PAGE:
As I grow older, I begin to understand that core mechanics of all things – from business, to politics, religion, even interpersonal relationships – all boil down to psychology, and the strange nature of the mind. Human consciousness is a bizarre and fascinating place. Fragile as it is, it can be a powerful force. It creates and imposes meaning from nothing but conjured-up thoughts, and distorts our perception of the world and ourselves. I believe, these ‘distortions’ produced by the mind are reflections of its own state – a subconscious cry. I redirect my own curiosity via something between glitch art, and surrealism, flirting with themes of the subconscious.
Mikhail SK is an industrial designer, who has been an illustration artist since childhood. His work often revolves around humanism, and expressed via psychological surrealism. Being a multi-media artist, Mikhail draws a lot of inspiration from the various methods and techniques of his craft, and then translates them into visceral experimentation in his art. As he delved into his studies in architecture and work as a carpenter, his way of thinking gradually shifted to a calculated, pragmatic, approach which although is design-oriented, still seeps into his art. www.msk.design
The poetry generation started in graduate school when I worked on an expert system project to write short stories called The BRUTUS project, which was mostly the work of Dr Selmer Bringsjord. Some years later I took some of the basic ideas and stripped them down further to generate concrete poetry. I stripped them down in the sense that the generation is much, much, much simpler when I did not have to worry about a plot and the structure necessary. Currently my programs use a large selection of text files culled from Project Gutenberg, and the text is stripped, the computer identifies words as parts of speech (sometimes incorrectly, sometimes the error is because the same word can be different parts of speech), and reconstructs sentences. From this I edit the output into a poem. Separately, in the graphical works I use elements of vector graphics to create a framework of boundaries for the text. The more I strip out of the text generation code, the more complex the linework (what I call the final framework to place the text in) becomes. I could combine both of these into one single program but then I would not be able to edit the text, and I still insert myself into this ghostly, inner spaceage creation. Once both are complete, the text is pushed into the boundaries of the linework, and the computer generates a title based on the text used in the poem.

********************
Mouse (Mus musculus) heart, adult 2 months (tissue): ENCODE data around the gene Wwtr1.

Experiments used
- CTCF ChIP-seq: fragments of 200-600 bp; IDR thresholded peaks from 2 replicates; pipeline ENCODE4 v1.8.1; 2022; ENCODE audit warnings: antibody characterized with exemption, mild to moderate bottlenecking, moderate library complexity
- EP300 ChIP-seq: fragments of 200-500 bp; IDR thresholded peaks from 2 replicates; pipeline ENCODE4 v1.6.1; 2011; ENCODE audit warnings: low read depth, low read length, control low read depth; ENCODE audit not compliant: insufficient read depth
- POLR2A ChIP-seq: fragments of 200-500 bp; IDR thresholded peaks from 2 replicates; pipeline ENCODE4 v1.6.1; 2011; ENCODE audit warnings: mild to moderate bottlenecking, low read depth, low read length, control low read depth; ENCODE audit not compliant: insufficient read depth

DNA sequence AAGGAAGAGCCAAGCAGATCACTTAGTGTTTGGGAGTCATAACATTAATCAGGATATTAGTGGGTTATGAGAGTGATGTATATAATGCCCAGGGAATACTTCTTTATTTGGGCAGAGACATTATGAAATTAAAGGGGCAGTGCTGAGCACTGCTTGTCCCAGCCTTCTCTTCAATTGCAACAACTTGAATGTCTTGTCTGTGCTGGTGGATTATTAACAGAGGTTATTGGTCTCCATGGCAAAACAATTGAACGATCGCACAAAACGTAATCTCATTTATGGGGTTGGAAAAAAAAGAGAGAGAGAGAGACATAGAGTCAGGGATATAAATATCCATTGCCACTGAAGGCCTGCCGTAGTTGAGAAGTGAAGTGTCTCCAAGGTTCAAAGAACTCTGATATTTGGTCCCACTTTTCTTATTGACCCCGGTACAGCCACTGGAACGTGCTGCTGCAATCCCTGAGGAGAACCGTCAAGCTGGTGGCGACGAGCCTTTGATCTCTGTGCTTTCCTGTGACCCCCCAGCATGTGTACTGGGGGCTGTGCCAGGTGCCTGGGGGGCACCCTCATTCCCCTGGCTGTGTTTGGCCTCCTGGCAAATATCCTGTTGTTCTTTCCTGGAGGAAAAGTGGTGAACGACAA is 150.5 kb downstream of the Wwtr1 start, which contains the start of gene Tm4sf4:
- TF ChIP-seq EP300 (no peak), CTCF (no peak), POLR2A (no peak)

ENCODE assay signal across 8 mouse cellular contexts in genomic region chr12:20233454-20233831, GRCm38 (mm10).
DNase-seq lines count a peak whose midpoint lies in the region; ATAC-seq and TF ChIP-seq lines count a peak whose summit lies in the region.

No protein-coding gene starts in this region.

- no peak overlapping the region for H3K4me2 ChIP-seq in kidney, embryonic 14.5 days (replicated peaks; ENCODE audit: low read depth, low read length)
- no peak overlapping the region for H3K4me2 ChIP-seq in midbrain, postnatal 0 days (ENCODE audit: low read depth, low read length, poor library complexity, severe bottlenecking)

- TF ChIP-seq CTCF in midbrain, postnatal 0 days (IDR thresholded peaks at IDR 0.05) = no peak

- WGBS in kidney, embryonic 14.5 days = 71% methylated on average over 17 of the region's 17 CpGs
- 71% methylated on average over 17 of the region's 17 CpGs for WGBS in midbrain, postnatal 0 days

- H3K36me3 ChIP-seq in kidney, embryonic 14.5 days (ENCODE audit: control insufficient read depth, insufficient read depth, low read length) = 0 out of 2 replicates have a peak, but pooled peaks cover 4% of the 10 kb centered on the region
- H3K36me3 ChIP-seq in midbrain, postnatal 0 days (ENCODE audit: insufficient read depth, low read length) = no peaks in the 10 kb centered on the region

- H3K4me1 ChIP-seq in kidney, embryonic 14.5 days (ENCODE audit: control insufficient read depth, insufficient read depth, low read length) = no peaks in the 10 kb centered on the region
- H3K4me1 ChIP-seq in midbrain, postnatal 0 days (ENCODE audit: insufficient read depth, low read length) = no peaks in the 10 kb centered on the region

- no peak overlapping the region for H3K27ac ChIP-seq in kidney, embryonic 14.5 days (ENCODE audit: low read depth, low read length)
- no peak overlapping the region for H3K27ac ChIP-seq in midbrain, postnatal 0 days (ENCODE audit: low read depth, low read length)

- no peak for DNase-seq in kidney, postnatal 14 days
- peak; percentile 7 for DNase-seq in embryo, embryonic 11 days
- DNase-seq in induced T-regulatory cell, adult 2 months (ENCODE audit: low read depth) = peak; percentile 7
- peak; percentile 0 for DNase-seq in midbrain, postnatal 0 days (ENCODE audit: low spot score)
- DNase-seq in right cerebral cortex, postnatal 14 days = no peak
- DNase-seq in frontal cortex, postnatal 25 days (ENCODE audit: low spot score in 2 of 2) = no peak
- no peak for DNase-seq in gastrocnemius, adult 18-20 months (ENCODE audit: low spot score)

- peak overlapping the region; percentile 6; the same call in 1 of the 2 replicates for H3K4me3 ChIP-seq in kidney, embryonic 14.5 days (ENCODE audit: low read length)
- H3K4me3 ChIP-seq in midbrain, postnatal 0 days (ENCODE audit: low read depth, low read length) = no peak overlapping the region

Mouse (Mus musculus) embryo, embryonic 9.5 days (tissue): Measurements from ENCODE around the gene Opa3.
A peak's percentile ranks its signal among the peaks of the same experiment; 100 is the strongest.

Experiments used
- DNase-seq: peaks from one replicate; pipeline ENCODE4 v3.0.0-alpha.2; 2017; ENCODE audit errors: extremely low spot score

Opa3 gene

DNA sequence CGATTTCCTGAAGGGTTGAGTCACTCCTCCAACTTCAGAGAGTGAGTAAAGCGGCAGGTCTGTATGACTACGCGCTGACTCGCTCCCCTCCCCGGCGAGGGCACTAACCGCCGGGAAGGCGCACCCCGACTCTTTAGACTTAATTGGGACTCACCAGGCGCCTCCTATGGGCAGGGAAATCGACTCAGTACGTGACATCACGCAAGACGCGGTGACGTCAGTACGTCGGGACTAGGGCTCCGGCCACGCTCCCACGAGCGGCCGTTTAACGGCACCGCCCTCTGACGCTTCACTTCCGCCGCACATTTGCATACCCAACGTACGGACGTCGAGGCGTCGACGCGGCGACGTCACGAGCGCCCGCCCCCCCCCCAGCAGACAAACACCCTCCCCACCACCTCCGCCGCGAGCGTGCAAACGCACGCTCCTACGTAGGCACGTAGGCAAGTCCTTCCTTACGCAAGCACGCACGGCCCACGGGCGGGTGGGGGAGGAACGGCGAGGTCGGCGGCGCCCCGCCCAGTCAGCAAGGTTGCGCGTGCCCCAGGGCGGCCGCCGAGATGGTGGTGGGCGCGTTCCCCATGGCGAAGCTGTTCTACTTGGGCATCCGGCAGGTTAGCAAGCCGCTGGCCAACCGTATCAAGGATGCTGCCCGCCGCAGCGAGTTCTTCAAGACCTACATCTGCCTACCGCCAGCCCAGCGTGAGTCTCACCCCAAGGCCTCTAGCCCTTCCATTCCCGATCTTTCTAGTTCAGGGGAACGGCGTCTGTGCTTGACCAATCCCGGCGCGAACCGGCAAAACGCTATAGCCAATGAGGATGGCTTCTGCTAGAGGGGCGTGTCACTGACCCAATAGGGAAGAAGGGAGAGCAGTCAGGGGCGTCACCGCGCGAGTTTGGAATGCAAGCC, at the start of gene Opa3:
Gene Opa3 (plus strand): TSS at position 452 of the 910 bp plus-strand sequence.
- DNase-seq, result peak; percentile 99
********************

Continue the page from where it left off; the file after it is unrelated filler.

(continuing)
In this process there is the machine brain, a ghost in the machine. It doesn’t understand what it is doing, and yet it still manages to apparate as an intelligence without body, splashing text across the screen as if it were truly there. Then I get to further modify that creative work. I am not so much an editor but a glitch made flesh – in glitch art, the computer is exploited to create seemingly random artefacts that give an aesthetic appeal. In this interaction, I do it to the computer. I glitch its output into something more interesting. (If the computer text generation was working ideally, it would churn out a typical human’s capability of poetry. Greeting card poems. So I affect the computer’s abilities, and I affect the computer’s output).